Sunday, October 10, 2010

Blast Off for Reading: How Rocket Learned to Read by Tad Hills

Every fall evening, after chasing leaves, Rocket would lie in his favorite spot under his favorite tree. There he would sniff the neighborhood smells and settle in for a good nap.

But one day... a little yellow bird startled Rocket.

"Aha! My first student. Wonderful!" she sang.

The little bird sets up shop immediately, hangs out her shingle, and dismisses Rocket's protests that he can't read.

"Can't read? FANTASTIC!

Welcome to my class!"

Rocket is not so sure he wants to give up his carefree lifestyle (and his naps) so easily, but the yellow bird begins to read him stories, and Rocket lies down under the tree and just has to listen to a tale of a lost bone.

Eventually Rocket is intrigued and learns the "the wondrous, mighty, gorgeous alphabet, where it all begins," and soon begins to put together sounds and decode the words of stories for himself. His progress is phenomenal. But then, one chilly day, the yellow bird's banner is gone from his tree.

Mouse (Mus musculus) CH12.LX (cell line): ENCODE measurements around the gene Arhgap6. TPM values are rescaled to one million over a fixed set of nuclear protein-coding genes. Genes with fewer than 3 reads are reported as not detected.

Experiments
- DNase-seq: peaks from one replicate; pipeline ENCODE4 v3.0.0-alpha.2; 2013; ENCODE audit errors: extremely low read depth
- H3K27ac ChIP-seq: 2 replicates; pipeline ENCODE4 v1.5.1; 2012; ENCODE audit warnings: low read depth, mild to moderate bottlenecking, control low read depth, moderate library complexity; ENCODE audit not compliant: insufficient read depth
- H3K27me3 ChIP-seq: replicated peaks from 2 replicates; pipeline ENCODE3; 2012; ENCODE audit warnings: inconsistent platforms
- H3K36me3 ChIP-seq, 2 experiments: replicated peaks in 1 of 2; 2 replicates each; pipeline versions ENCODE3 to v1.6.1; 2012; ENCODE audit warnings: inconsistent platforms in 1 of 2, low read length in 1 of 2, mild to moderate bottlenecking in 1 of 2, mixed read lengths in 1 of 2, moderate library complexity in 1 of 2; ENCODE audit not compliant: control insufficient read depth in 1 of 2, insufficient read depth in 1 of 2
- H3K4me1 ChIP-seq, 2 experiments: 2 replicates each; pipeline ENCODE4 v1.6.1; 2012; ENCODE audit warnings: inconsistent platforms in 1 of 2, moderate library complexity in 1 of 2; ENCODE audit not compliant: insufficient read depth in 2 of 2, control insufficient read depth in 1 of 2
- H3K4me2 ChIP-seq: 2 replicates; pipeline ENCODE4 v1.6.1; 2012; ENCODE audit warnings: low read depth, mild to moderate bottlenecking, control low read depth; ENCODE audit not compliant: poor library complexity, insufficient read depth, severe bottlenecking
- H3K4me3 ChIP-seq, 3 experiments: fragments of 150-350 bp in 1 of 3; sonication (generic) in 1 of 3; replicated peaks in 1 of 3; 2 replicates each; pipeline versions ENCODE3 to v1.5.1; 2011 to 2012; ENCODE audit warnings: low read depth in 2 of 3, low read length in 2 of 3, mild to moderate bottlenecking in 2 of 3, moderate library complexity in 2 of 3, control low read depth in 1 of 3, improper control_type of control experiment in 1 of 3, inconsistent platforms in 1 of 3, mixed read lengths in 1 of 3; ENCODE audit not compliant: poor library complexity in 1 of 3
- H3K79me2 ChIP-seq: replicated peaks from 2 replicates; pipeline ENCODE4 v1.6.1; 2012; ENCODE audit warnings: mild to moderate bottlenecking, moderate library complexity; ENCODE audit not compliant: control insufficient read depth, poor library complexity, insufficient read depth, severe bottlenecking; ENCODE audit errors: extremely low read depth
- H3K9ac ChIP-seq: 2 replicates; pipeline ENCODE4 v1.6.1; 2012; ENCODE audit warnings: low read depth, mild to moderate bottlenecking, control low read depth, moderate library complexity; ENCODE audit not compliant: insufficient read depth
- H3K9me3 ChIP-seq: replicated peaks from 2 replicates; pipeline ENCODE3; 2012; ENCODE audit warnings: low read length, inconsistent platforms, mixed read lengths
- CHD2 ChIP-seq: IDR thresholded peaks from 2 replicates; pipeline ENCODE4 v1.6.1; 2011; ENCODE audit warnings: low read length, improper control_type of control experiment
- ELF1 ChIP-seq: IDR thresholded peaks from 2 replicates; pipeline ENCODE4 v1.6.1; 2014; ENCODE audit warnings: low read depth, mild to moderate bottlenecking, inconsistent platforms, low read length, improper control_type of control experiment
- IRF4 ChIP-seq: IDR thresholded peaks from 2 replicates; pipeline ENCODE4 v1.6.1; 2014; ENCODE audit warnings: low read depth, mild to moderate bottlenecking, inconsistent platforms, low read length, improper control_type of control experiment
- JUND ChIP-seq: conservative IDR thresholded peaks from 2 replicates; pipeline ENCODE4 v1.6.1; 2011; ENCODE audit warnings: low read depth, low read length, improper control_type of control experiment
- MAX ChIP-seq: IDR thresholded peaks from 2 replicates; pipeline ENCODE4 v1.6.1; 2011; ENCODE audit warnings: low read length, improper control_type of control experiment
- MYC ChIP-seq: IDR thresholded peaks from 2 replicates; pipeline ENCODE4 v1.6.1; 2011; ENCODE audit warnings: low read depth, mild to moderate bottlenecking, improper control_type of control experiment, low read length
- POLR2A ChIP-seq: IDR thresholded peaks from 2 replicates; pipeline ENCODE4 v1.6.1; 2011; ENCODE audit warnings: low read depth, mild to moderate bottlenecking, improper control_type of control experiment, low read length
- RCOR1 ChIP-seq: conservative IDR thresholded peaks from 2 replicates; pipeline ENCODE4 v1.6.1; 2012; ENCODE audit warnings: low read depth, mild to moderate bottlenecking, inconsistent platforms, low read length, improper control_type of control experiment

"See you in the glorious spring!" she sang.

"Don't forget words are built one letter at a time!

And Rocket doesn't forget. All through the snowy winter he puts his letters together. W-I-N-D and C-O-L-D, he spells, making new words for the weather for himself. And then one warm day there is a sign in his favorite tree, and Rocket reads it readily--and happily.


Tad Hills' newest, How Rocket Learned to Read (Schwartz & Wade, 2010) features the author-illustrator's sweet style of illustrations made famous in his beloved Duck and Goose series. For slightly older youngsters, just approaching reading readiness or learning to read, this one pairs beautifully with Louise Yates' new Dog Loves Books, reviewed here September 8, 2010.

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